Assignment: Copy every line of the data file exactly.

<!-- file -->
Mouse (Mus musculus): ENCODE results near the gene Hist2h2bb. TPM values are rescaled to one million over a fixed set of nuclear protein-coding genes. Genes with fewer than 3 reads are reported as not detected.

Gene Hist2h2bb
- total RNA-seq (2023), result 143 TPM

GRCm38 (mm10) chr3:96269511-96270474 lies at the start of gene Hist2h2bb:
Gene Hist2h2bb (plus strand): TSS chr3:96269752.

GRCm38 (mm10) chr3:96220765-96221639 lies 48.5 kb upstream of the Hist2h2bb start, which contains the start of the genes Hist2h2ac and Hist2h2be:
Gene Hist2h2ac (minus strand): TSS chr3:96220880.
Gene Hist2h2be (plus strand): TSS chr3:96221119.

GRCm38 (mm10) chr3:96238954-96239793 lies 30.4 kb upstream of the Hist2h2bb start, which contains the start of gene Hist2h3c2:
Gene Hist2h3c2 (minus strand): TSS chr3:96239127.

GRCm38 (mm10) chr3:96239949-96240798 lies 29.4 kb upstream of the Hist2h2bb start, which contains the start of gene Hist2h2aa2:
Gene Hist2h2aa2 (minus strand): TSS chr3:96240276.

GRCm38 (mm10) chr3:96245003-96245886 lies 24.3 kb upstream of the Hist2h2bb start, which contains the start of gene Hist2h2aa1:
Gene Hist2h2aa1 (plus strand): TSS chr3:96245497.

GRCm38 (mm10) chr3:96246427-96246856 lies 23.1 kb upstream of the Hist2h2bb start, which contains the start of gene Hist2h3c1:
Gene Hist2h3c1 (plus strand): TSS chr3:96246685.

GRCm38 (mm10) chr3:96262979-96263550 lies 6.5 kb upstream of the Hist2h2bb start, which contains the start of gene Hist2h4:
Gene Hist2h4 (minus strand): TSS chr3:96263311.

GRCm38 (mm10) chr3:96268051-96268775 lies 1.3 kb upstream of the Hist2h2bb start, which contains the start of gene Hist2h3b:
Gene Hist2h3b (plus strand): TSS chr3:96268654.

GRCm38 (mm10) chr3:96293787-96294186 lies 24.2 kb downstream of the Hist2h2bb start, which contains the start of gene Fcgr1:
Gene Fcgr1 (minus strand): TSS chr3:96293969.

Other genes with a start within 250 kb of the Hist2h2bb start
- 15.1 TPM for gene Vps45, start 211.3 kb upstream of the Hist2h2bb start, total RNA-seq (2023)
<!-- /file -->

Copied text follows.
Mouse (Mus musculus): ENCODE results near the gene Hist2h2bb. TPM values are rescaled to one million over a fixed set of nuclear protein-coding genes. Genes with fewer than 3 reads are reported as not detected.

Gene Hist2h2bb
- total RNA-seq (2023), result 143 TPM

GRCm38 (mm10) chr3:96269511-96270474 lies at the start of gene Hist2h2bb:
Gene Hist2h2bb (plus strand): TSS chr3:96269752.

GRCm38 (mm10) chr3:96220765-96221639 lies 48.5 kb upstream of the Hist2h2bb start, which contains the start of the genes Hist2h2ac and Hist2h2be:
Gene Hist2h2ac (minus strand): TSS chr3:96220880.
Gene Hist2h2be (plus strand): TSS chr3:96221119.

GRCm38 (mm10) chr3:96238954-96239793 lies 30.4 kb upstream of the Hist2h2bb start, which contains the start of gene Hist2h3c2:
Gene Hist2h3c2 (minus strand): TSS chr3:96239127.

GRCm38 (mm10) chr3:96239949-96240798 lies 29.4 kb upstream of the Hist2h2bb start, which contains the start of gene Hist2h2aa2:
Gene Hist2h2aa2 (minus strand): TSS chr3:96240276.

GRCm38 (mm10) chr3:96245003-96245886 lies 24.3 kb upstream of the Hist2h2bb start, which contains the start of gene Hist2h2aa1:
Gene Hist2h2aa1 (plus strand): TSS chr3:96245497.

GRCm38 (mm10) chr3:96246427-96246856 lies 23.1 kb upstream of the Hist2h2bb start, which contains the start of gene Hist2h3c1:
Gene Hist2h3c1 (plus strand): TSS chr3:96246685.

GRCm38 (mm10) chr3:96262979-96263550 lies 6.5 kb upstream of the Hist2h2bb start, which contains the start of gene Hist2h4:
Gene Hist2h4 (minus strand): TSS chr3:96263311.

GRCm38 (mm10) chr3:96268051-96268775 lies 1.3 kb upstream of the Hist2h2bb start, which contains the start of gene Hist2h3b:
Gene Hist2h3b (plus strand): TSS chr3:96268654.

GRCm38 (mm10) chr3:96293787-96294186 lies 24.2 kb downstream of the Hist2h2bb start, which contains the start of gene Fcgr1:
Gene Fcgr1 (minus strand): TSS chr3:96293969.

Other genes with a start within 250 kb of the Hist2h2bb start
- 15.1 TPM for gene Vps45, start 211.3 kb upstream of the Hist2h2bb start, total RNA-seq (2023)